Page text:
Simply using Kafka for data ingestion and delivering it to a data store(s) is still one of the most popular types of streaming data pipelines. In this case, try to choose data stores that support upserts or upsert-like semantics:
OLAP engines like Apache Pinot and Rockset support upserts natively. Apache Druid and Clickhouse do not.
Modern data lakehouse formats like Apache Iceberg, Apache Hudi and Delta Lake support upserts. Traditional data warehouses have historically struggled with it, but the situation is slowly improving. And, obviously, writing files to a data lake on an object store like AWS S3 doesn’t support any upserting.
Some other popular data stores for search and caching, like Elasticsearch or Redis, also support upsert semantics.
As you can see, there are plenty of data stores that can be used together with Kafka to achieve upsert semantics. Some may have different performance characteristics when performing upserts, but all of them should be generally fine with at least handling occasional duplicates.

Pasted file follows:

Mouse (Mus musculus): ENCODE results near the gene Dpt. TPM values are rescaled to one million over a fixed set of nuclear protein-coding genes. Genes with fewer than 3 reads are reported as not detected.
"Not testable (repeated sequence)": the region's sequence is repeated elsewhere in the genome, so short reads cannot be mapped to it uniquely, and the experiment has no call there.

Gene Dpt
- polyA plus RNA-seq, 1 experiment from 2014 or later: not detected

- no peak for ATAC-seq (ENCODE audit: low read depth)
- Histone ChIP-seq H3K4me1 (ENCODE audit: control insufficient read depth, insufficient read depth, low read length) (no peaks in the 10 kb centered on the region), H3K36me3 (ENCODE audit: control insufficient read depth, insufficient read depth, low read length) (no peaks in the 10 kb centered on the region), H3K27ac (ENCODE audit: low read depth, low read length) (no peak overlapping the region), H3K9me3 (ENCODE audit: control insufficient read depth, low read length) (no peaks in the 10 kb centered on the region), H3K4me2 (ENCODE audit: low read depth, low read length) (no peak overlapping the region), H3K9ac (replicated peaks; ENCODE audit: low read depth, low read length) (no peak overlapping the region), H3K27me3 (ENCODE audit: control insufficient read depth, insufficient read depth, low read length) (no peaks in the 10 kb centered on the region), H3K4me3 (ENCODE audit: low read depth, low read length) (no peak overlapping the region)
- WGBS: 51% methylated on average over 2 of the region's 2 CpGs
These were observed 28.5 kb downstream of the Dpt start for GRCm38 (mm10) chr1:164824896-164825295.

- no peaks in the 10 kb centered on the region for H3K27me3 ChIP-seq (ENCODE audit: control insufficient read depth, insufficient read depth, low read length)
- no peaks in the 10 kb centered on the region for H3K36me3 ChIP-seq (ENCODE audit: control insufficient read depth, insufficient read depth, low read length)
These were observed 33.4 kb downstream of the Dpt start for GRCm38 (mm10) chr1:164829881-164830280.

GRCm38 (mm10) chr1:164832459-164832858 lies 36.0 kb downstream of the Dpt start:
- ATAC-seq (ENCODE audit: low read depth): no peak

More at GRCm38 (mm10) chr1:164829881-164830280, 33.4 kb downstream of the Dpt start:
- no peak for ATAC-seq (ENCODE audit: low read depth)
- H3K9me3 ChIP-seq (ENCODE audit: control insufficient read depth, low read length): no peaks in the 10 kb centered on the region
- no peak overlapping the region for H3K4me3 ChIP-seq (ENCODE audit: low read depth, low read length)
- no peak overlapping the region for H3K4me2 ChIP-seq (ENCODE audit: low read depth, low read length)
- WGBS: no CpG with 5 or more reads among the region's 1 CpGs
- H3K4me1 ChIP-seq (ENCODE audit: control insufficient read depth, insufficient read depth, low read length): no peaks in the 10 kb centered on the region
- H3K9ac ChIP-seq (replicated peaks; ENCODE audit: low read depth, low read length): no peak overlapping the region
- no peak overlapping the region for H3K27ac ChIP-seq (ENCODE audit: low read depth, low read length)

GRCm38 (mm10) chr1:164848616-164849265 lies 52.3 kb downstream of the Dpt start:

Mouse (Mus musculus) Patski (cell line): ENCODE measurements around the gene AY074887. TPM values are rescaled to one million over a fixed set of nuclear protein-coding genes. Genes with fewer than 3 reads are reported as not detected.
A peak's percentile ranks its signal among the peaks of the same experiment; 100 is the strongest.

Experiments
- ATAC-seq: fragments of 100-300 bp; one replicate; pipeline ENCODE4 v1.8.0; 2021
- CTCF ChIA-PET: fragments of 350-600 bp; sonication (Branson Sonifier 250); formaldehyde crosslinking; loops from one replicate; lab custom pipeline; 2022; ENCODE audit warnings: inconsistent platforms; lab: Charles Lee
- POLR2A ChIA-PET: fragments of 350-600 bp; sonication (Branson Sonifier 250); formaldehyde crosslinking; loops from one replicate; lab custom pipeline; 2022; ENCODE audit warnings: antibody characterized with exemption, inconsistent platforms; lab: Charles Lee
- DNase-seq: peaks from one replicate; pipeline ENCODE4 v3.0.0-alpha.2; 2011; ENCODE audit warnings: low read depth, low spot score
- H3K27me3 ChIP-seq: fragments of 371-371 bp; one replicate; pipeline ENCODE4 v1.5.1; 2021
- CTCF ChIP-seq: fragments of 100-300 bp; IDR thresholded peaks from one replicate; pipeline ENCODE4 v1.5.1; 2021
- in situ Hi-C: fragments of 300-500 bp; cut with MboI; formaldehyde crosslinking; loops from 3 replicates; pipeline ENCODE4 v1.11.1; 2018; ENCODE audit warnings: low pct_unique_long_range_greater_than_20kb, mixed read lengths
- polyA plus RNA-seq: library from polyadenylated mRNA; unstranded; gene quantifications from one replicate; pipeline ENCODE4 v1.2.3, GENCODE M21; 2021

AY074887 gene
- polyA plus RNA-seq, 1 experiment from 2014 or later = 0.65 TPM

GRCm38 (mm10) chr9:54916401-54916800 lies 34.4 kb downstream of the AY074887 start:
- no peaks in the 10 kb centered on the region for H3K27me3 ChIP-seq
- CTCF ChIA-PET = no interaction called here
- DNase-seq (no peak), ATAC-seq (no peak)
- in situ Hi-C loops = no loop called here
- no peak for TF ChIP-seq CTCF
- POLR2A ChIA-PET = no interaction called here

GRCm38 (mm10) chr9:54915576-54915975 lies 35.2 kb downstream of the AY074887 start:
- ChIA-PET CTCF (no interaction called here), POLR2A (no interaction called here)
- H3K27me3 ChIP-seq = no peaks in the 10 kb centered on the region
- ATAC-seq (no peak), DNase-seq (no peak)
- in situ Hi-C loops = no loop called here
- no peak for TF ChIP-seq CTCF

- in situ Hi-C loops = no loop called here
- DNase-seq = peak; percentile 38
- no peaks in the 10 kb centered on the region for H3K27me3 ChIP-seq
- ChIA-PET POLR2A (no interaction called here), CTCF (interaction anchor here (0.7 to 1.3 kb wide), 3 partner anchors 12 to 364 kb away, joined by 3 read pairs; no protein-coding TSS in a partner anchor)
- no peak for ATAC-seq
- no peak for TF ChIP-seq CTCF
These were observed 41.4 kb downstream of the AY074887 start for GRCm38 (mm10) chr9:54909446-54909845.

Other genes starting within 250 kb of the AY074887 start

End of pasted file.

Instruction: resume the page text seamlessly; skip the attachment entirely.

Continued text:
One requirement for using upserts is having a unique message ID that can be used as a “primary key” when upserting. Usually, not a bad idea by itself.
Deduplication with stateful streaming
If you use a stateful stream processor like Apache Flink, instead of trying to achieve exactly-once delivery (which is no easy feat), you can, instead, implement a deduplication step. In fact, this was (and still is) a pretty common step in any modern data streaming pipeline.
However, because deduplication is a stateful operation, it adds additional performance and storage requirements. It seems that exactly-once delivery was once considered a silver bullet that could save us from implementing deduplication, but, as I mentioned above, it’s likely still needed to prevent other types of duplicates.
Implementing deduplication in a stateful framework like Flink just requires a state variable and a timer: use state to flag when a message with a certain id first arrived and a timer to implement a TTL mechanism for garbage collection so it doesn't grow indefinitely. This requires you to:
have a unique message ID (just like with upserting).
come up with a reasonable TTL value that covers a good window and uses a reasonable amount of state. It mostly depends on your data volume.
Here’s an example (using state TTL instead of a timer).